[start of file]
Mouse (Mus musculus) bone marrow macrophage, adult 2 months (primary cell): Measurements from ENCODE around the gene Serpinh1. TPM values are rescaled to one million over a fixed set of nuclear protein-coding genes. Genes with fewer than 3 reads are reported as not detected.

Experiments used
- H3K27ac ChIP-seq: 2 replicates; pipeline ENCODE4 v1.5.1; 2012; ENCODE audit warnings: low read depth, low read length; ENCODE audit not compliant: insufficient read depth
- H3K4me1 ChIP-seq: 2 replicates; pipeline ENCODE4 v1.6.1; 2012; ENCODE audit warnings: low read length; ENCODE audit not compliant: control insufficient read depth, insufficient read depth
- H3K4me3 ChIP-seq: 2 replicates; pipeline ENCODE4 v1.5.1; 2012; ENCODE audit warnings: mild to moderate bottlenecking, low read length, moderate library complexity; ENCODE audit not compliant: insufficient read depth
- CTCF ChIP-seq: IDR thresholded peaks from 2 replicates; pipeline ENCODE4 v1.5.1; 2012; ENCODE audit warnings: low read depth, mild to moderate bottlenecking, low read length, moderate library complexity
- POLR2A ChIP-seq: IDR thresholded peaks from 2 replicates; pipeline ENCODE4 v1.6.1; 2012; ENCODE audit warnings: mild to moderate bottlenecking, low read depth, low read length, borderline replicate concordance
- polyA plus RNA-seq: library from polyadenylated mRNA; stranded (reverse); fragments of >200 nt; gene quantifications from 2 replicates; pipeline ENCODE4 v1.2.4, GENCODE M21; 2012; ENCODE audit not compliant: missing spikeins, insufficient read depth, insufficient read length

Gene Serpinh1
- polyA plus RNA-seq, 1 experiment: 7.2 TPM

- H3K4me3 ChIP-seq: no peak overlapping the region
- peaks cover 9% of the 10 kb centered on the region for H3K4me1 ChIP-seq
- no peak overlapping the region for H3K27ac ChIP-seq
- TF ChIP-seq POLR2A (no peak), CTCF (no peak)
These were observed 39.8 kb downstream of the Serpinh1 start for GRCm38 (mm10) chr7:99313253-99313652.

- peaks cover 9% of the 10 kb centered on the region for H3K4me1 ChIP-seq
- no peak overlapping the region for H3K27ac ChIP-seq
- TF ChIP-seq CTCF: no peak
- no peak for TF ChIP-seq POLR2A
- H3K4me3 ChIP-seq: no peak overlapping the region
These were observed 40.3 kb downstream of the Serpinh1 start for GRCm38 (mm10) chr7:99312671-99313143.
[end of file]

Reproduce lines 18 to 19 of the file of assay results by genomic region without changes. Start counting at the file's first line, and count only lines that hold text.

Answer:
- TF ChIP-seq CTCF: no peak
- no peak for TF ChIP-seq POLR2A